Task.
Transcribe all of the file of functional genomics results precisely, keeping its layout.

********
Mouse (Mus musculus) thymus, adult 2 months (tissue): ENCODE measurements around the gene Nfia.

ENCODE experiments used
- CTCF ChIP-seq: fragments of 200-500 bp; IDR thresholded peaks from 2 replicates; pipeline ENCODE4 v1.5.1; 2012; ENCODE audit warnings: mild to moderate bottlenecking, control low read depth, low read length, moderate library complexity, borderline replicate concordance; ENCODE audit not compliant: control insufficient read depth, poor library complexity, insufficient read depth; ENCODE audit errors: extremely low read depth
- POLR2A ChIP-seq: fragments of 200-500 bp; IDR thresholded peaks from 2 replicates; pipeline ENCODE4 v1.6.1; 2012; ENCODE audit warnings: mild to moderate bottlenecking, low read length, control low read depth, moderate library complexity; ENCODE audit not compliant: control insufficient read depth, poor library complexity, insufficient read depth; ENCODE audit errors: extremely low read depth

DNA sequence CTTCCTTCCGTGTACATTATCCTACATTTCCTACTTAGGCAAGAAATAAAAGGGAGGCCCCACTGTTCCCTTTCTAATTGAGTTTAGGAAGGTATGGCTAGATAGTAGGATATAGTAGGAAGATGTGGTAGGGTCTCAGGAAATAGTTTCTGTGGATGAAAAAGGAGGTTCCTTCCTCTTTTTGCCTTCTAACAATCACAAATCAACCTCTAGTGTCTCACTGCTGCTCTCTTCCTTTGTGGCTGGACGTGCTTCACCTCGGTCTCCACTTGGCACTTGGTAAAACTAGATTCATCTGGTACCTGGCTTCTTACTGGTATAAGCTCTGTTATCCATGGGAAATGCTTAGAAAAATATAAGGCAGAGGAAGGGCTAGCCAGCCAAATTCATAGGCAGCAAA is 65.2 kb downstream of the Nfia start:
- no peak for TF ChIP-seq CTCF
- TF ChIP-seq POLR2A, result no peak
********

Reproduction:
Mouse (Mus musculus) thymus, adult 2 months (tissue): ENCODE measurements around the gene Nfia.

ENCODE experiments used
- CTCF ChIP-seq: fragments of 200-500 bp; IDR thresholded peaks from 2 replicates; pipeline ENCODE4 v1.5.1; 2012; ENCODE audit warnings: mild to moderate bottlenecking, control low read depth, low read length, moderate library complexity, borderline replicate concordance; ENCODE audit not compliant: control insufficient read depth, poor library complexity, insufficient read depth; ENCODE audit errors: extremely low read depth
- POLR2A ChIP-seq: fragments of 200-500 bp; IDR thresholded peaks from 2 replicates; pipeline ENCODE4 v1.6.1; 2012; ENCODE audit warnings: mild to moderate bottlenecking, low read length, control low read depth, moderate library complexity; ENCODE audit not compliant: control insufficient read depth, poor library complexity, insufficient read depth; ENCODE audit errors: extremely low read depth

DNA sequence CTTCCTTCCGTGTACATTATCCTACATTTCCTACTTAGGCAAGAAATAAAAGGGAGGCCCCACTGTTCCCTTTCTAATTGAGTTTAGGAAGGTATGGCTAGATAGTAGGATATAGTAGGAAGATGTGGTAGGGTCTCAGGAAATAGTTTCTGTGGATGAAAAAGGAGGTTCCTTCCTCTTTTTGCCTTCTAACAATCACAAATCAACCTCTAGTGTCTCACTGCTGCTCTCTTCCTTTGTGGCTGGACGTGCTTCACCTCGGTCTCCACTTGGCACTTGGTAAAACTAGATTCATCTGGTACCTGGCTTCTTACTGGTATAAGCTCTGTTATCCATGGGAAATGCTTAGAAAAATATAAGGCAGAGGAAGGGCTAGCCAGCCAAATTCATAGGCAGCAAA is 65.2 kb downstream of the Nfia start:
- no peak for TF ChIP-seq CTCF
- TF ChIP-seq POLR2A, result no peak